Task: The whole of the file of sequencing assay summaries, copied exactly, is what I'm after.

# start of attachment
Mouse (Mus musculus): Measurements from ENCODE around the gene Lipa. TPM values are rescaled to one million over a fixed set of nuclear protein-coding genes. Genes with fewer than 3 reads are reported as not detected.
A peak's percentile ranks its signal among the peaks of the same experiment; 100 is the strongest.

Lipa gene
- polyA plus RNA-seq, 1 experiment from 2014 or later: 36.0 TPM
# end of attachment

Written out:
Mouse (Mus musculus): Measurements from ENCODE around the gene Lipa. TPM values are rescaled to one million over a fixed set of nuclear protein-coding genes. Genes with fewer than 3 reads are reported as not detected.
A peak's percentile ranks its signal among the peaks of the same experiment; 100 is the strongest.

Lipa gene
- polyA plus RNA-seq, 1 experiment from 2014 or later: 36.0 TPM